* Half of euro zone corporate profits coming from abroad
* Recent drop in euro to translate into 3-6 pct rise in earnings
* 10 cents move in euro: 1 bln euro swing in Airbus’s op profits
* Airbus, Sanofi, Luxottica seen among big winners
* G4 currencies performance: link.reuters.com/wew52w
By Blaise Robinson and Sudip Kar-Gupta
PARIS/LONDON, Sept 5 (Reuters) - The recent sharp slide in the euro currency promises some much-needed breathing space for European companies, reviving hopes for a rebound in due course in corporate profits in the region.
After proving a major headwind for exporters in the first part of the year, the euro’s 8 percent drop against the U.S. dollar and 5 percent drop against a basket of major currencies should give a boost of 3 to 6 percent to corporate earnings, analysts and fund managers predict.
Industrial and pharmaceutical groups which derive the bulk of their revenues from outside the euro zone, such as Siemens and Sanofi, will get the biggest boost, but the positive impact should also spread beyond the global firms if the ECB’s monetary easing measures stimulate economic growth.
The euro hit a 14-month low on Thursday of $1.2920 against the dollar - down nearly 8 percent from the $1.40 level last May - after the European Central Bank cut interest rates to new record lows and launched an asset purchase programme to ward off deflation.
“Roughly speaking, about 50 percent of euro zone earnings are coming from outside the region, which means that the retreat in the euro is a major factor for earnings in Europe,” said Romain Boscher, global head of equities management at Amundi, which has 821 billion euros ($1.08 trillion) under management.
“The drop will take six to 12 months to become visible in corporate results, so we should start to see positive surprises in earnings at the end of the year and early 2015.”
According to Boscher a drop of 10 percent in the euro trade-weighted index year-on-year translates into a rise of about 8 percent in corporate profits in the euro zone.
For companies in sectors such as aerospace like Airbus , Safran, Zodiac and Thales which have a big chunk of their sales in dollars while their cost base is mostly in euros the boost will be significant.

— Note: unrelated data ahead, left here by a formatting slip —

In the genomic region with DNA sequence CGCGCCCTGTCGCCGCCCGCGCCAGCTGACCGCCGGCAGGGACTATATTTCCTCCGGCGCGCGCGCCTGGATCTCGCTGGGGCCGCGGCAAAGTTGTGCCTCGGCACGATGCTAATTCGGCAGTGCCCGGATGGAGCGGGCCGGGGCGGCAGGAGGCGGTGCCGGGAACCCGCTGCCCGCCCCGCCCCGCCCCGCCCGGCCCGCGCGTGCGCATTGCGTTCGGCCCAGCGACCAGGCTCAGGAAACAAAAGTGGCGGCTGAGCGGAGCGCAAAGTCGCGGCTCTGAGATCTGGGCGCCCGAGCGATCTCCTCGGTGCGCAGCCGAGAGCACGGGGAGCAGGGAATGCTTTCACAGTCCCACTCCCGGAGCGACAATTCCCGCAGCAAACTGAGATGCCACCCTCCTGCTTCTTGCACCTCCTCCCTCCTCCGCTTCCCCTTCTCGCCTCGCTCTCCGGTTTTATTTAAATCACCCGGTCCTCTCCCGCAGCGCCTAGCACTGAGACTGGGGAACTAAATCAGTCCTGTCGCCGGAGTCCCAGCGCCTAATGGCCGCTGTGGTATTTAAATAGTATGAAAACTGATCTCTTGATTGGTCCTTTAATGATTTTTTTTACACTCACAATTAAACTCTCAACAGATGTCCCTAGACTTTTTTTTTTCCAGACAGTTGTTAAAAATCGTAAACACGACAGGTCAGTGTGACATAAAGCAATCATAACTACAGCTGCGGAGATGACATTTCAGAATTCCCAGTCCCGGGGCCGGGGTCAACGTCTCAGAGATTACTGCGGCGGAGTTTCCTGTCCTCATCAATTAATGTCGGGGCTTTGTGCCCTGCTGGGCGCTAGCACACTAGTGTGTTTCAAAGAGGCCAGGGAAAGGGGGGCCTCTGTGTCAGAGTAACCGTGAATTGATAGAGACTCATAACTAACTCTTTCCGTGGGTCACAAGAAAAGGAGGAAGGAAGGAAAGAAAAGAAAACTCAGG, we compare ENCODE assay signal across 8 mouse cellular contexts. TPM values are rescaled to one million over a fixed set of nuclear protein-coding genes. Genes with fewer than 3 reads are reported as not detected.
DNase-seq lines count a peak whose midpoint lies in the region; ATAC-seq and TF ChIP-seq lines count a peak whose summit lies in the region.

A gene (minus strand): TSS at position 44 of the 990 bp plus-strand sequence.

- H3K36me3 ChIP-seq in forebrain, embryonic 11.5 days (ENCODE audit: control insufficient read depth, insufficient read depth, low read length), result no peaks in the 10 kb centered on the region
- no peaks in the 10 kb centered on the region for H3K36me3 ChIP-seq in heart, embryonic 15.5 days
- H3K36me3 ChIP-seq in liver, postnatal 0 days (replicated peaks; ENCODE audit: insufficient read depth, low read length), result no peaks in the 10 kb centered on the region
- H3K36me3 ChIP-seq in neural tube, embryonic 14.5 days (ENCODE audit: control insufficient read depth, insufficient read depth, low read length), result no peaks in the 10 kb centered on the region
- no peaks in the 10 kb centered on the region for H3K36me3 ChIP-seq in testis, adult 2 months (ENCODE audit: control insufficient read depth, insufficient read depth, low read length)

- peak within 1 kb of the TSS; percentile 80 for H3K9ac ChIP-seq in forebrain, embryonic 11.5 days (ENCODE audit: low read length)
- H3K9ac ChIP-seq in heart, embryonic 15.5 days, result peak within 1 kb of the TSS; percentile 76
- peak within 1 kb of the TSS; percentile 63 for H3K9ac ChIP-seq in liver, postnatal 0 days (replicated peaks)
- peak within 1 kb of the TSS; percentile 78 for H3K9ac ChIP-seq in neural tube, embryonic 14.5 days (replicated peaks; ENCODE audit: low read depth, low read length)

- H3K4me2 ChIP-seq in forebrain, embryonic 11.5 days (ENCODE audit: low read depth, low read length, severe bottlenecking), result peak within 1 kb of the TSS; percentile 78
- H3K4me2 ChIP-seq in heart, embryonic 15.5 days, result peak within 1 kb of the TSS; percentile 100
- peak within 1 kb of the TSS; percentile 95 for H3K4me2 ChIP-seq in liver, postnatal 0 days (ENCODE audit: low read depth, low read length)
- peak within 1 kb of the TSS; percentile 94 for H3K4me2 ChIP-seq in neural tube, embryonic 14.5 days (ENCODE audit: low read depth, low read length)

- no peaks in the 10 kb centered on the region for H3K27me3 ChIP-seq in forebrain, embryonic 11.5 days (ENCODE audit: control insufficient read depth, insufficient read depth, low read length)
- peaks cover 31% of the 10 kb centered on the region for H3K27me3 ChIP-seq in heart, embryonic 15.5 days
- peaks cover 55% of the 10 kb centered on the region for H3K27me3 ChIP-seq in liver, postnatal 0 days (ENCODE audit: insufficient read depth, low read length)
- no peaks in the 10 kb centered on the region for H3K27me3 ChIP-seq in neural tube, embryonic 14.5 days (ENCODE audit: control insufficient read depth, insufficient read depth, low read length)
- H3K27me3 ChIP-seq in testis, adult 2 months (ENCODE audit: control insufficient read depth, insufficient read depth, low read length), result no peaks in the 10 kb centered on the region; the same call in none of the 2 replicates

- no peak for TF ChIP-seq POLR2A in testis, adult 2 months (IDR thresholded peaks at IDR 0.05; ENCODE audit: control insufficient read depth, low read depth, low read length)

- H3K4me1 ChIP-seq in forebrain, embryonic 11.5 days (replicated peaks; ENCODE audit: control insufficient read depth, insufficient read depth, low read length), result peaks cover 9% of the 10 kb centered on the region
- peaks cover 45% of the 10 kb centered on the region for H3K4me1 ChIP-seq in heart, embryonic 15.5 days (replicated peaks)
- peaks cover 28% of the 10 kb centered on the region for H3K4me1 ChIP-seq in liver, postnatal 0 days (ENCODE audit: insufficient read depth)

For Airbus, one of Europe’s most dollar-sensitive companies, a 10 cents move in the euro against the dollar translates into a 1 billion-euro swing in profits at the operating level.
Other companies with a strong exposure to the U.S. market should also be big winners. Italy’s Luxottica, the maker of Ray-Ban and Oakley sunglasses, derives about 50 percent of its sales from the United States, advertising group Publicis about 43 percent, telecoms equipment maker Alcatel-Lucent 42 percent and Sanofi nearly a third of its sales, according to data from MSCI.
Giampaolo Trasi, head of equity and credit research at Intesa Sanpaolo, said the more favourable exchange rate should start lifting earnings in the fourth quarter.
“That’s assuming it will remain at current levels until the end of the year. In the fourth quarter of last year the exchange rate moved approximately between $1.35 and $1.38.”
Beyond the industrials and pharmaceutical sectors, Trasi also sees luxury goods producers among the biggest winners of the weakening euro.
Louis Vuitton owner LVMH gets about three quarters of its revenue from outside Europe, with a strong exposure to the U.S., Japanese and Chinese markets.
G4 currencies performance:
The impact of a lower currency will also go beyond the automatic effect on repatriated sales revenue, analysts and fund managers said.
“Mechanically, a drop of 10 percent in the currency represents a rise of 0.2-0.3 percentage points in the euro zone GDP,” said Jean-Paul Betbeze, economic advisor at Deloitte, who sees the euro slipping further in the coming months given the opposing trajectories of the monetary policies of the U.S. Federal Reserve and the ECB.
However, a number of strategists said the currency would need to drop further to really drive a broad-based earnings renaissance in Europe.
Overall, STOXX Europe 600 index firms have posted a 10 percent rise in second-quarter profits, rebounding after two years of contraction, although revenues dipped during the quarter, in part due to the rising euro.
“The strong euro penalised European companies during much of 2013 and the first half of 2014, particularly the exporters,” said Mathieu L‘Hoir, strategist at AXA Investment Managers, which has 582 billion euros ($779.41 billion) in assets under management.
He estimates a fall of 1 percent in the euro on a trade-weighted basis represents on average a positive impact of about 0.4 percentage points in earnings growth for euro zone companies.
“The euro is not a headwind anymore, but it hasn’t fallen to the point of becoming a tailwind yet,” L‘Hoir said. (Additional reporting by Vikram Subhedar; Editing by Greg Mahlich)